As a result of the surging rate of technological innovation in the last decades, firms in high-technology industries increasingly rely on alliances to tap into external knowledge sources and to develop new products and services. While alliances are of vital importance to many firms to develop new capabilities, they also inflict substantial economic costs to firms engaging in these activities, making effective design and management of alliance strategies crucial. Nevertheless, empirical evidence about the specific strategies for firms to benefit from alliances as well as about how firms make alliance formation decisions remains inconclusive. To address these issues, the three studies in this dissertation explore the antecedents and consequences of capability development through alliances in high-technology industries. By illuminating the antecedents and outcomes of different knowledge utilization strategies in alliances, the findings of this dissertation aim to improve the understanding and management of strategic alliances and provide actionable guidelines to managers and other corporate stakeholders in shaping the corporate development strategies of their firms.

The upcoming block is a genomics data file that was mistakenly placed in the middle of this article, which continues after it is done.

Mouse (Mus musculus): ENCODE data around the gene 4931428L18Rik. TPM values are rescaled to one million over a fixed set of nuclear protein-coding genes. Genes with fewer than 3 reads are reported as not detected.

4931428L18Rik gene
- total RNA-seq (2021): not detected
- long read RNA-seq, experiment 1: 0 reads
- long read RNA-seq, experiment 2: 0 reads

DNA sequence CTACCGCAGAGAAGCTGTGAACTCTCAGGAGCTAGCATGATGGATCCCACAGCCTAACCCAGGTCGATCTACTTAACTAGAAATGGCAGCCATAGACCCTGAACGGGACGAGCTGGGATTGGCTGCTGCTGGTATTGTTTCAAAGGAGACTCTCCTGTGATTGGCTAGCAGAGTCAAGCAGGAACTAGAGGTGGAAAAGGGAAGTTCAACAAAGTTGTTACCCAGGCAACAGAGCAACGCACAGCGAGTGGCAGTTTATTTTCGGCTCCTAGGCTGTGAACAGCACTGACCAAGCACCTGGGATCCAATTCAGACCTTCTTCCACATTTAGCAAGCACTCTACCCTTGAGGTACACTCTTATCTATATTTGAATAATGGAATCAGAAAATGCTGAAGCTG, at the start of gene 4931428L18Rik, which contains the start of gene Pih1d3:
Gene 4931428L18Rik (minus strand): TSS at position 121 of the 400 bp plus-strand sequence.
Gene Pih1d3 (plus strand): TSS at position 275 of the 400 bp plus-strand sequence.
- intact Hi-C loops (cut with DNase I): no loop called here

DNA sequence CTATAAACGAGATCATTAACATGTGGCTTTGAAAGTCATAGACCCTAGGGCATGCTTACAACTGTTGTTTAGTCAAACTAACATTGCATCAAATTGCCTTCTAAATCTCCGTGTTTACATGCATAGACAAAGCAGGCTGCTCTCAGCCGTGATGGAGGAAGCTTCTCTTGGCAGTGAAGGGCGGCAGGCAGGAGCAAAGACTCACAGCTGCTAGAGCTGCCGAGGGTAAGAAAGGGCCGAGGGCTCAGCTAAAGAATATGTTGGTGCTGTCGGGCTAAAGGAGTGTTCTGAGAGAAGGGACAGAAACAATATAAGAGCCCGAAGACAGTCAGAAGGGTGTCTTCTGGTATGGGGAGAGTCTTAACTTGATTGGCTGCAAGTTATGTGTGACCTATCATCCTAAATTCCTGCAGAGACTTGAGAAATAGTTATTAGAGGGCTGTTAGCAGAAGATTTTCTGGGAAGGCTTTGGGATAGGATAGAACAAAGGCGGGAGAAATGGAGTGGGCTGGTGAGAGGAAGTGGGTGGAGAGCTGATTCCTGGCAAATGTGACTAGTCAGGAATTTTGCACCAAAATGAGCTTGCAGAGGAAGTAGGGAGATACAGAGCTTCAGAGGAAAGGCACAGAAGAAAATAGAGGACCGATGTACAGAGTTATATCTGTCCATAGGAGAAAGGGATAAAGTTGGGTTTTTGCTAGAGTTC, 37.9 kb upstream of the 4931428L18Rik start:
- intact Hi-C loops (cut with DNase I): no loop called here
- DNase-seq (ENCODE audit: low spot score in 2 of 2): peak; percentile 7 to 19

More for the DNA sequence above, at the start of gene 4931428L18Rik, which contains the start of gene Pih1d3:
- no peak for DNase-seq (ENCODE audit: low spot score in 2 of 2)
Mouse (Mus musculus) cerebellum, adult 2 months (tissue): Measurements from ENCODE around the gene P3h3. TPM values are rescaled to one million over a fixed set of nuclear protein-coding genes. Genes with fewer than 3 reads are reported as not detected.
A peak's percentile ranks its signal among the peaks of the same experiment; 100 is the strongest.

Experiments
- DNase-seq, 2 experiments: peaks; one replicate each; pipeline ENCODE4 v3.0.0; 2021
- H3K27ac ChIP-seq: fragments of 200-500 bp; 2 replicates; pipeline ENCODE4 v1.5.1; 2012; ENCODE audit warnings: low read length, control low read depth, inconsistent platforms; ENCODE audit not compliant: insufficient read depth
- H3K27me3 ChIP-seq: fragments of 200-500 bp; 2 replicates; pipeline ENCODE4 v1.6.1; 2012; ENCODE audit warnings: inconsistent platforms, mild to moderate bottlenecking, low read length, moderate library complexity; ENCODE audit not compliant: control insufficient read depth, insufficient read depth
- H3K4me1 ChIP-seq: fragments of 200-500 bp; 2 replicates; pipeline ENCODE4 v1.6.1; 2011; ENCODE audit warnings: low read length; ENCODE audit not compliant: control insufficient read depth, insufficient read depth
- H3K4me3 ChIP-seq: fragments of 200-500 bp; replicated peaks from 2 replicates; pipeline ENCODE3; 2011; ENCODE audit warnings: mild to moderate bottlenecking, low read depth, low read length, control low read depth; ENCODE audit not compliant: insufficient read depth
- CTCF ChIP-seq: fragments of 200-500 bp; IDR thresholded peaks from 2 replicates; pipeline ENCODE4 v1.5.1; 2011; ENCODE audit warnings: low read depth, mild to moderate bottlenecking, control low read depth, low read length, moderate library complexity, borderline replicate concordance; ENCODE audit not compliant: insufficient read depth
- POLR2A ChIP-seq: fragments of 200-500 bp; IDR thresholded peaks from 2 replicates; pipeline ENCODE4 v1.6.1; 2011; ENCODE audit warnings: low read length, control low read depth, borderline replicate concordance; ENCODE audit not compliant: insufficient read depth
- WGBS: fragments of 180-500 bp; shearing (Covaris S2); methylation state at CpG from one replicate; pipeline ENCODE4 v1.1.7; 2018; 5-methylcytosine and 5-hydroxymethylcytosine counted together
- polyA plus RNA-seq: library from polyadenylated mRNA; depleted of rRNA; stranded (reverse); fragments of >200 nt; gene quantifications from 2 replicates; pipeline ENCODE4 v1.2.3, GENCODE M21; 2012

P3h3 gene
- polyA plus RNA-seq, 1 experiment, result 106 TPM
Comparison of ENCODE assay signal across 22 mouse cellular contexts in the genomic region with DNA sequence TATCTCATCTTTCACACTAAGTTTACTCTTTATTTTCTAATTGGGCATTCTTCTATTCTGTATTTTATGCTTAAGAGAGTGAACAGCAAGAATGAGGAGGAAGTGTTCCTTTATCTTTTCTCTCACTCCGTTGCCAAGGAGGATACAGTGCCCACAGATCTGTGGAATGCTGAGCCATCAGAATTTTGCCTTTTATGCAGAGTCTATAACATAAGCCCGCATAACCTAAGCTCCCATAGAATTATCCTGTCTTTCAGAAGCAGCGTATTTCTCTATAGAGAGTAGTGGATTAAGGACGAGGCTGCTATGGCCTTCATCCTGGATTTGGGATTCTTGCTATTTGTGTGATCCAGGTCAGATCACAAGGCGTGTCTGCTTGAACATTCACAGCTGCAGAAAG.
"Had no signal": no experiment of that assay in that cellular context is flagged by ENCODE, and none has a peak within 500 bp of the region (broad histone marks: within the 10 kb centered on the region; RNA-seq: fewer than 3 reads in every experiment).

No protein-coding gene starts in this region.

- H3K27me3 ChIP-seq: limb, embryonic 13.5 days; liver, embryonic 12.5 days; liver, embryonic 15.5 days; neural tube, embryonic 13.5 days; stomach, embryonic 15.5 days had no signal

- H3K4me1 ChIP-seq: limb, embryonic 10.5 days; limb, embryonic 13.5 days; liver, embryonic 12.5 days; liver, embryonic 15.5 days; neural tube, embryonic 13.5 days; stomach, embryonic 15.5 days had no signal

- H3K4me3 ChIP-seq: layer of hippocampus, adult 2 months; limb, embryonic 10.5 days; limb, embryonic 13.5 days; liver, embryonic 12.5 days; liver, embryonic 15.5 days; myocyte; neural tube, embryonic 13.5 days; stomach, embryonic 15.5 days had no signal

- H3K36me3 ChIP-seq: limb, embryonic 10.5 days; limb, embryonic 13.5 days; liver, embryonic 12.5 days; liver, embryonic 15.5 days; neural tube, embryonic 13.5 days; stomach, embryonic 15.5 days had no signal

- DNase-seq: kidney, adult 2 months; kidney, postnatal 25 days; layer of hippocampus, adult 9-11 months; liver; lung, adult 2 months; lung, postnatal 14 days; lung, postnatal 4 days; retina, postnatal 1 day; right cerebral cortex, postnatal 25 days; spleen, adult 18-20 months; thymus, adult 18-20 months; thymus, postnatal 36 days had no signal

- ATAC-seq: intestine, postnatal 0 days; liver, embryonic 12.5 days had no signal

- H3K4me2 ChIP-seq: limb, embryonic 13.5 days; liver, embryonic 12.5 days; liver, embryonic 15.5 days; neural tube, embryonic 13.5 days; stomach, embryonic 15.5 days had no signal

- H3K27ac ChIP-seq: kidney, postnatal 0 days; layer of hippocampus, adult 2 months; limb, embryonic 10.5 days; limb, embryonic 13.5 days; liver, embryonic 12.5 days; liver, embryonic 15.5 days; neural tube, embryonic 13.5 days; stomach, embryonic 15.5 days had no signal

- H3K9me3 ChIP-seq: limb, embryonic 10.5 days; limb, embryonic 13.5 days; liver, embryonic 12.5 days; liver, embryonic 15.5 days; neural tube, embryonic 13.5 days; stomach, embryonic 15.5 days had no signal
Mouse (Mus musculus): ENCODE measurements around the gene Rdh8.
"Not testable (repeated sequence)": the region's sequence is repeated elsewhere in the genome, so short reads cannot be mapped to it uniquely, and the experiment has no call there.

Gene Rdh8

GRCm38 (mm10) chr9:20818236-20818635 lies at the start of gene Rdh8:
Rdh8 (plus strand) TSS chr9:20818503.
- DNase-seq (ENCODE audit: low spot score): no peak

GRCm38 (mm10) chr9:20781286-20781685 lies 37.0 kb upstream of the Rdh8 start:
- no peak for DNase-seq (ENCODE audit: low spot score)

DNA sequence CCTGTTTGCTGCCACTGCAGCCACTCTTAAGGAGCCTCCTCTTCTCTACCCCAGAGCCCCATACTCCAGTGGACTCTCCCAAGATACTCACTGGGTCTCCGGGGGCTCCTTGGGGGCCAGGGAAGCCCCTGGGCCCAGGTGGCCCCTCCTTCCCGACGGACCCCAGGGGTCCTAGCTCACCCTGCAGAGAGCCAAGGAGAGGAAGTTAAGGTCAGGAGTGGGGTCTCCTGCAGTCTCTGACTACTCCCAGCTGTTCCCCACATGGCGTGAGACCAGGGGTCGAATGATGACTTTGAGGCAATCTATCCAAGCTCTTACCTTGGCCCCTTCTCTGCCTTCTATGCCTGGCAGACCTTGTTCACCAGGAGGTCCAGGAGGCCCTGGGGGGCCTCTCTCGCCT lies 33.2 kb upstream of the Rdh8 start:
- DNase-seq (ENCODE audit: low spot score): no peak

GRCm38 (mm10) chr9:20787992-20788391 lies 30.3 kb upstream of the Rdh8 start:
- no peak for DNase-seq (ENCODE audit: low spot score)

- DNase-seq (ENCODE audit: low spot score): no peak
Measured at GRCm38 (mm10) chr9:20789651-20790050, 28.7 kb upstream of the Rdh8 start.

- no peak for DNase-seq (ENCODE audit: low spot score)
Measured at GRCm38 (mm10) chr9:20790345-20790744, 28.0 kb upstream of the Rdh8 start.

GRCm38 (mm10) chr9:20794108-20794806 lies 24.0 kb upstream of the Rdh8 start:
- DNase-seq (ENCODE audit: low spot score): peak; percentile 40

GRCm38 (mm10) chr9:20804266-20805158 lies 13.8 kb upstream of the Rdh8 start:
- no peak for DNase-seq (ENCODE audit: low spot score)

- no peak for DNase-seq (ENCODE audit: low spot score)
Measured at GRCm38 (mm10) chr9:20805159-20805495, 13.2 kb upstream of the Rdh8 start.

|Qualification||Doctor of Philosophy|
|Award date||16 Jan 2015|
|Place of Publication||Tilburg|
|Publication status||Published - 2015|